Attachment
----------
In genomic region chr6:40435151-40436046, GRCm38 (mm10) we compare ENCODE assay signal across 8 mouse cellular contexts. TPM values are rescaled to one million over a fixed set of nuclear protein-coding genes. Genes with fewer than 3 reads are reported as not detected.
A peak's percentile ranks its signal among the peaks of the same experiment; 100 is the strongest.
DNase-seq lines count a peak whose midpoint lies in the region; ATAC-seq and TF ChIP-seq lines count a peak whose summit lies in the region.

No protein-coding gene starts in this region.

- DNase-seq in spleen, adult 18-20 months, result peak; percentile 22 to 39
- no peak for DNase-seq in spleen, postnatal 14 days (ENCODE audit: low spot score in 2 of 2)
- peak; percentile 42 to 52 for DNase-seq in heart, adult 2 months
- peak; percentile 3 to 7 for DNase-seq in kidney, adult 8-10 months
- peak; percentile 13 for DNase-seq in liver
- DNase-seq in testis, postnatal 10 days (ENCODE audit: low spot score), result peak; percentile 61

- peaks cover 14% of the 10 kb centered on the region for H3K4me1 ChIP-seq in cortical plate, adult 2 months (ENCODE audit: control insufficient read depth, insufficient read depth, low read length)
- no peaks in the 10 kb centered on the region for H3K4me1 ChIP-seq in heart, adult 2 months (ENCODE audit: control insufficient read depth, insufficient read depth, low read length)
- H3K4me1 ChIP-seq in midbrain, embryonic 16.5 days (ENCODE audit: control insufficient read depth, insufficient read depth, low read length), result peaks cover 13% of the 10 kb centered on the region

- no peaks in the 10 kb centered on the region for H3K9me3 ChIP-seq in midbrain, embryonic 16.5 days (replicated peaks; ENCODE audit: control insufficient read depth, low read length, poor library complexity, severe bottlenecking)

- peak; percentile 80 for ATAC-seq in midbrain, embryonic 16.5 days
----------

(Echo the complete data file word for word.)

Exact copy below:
In genomic region chr6:40435151-40436046, GRCm38 (mm10) we compare ENCODE assay signal across 8 mouse cellular contexts. TPM values are rescaled to one million over a fixed set of nuclear protein-coding genes. Genes with fewer than 3 reads are reported as not detected.
A peak's percentile ranks its signal among the peaks of the same experiment; 100 is the strongest.
DNase-seq lines count a peak whose midpoint lies in the region; ATAC-seq and TF ChIP-seq lines count a peak whose summit lies in the region.

No protein-coding gene starts in this region.

- DNase-seq in spleen, adult 18-20 months, result peak; percentile 22 to 39
- no peak for DNase-seq in spleen, postnatal 14 days (ENCODE audit: low spot score in 2 of 2)
- peak; percentile 42 to 52 for DNase-seq in heart, adult 2 months
- peak; percentile 3 to 7 for DNase-seq in kidney, adult 8-10 months
- peak; percentile 13 for DNase-seq in liver
- DNase-seq in testis, postnatal 10 days (ENCODE audit: low spot score), result peak; percentile 61

- peaks cover 14% of the 10 kb centered on the region for H3K4me1 ChIP-seq in cortical plate, adult 2 months (ENCODE audit: control insufficient read depth, insufficient read depth, low read length)
- no peaks in the 10 kb centered on the region for H3K4me1 ChIP-seq in heart, adult 2 months (ENCODE audit: control insufficient read depth, insufficient read depth, low read length)
- H3K4me1 ChIP-seq in midbrain, embryonic 16.5 days (ENCODE audit: control insufficient read depth, insufficient read depth, low read length), result peaks cover 13% of the 10 kb centered on the region

- no peaks in the 10 kb centered on the region for H3K9me3 ChIP-seq in midbrain, embryonic 16.5 days (replicated peaks; ENCODE audit: control insufficient read depth, low read length, poor library complexity, severe bottlenecking)

- peak; percentile 80 for ATAC-seq in midbrain, embryonic 16.5 days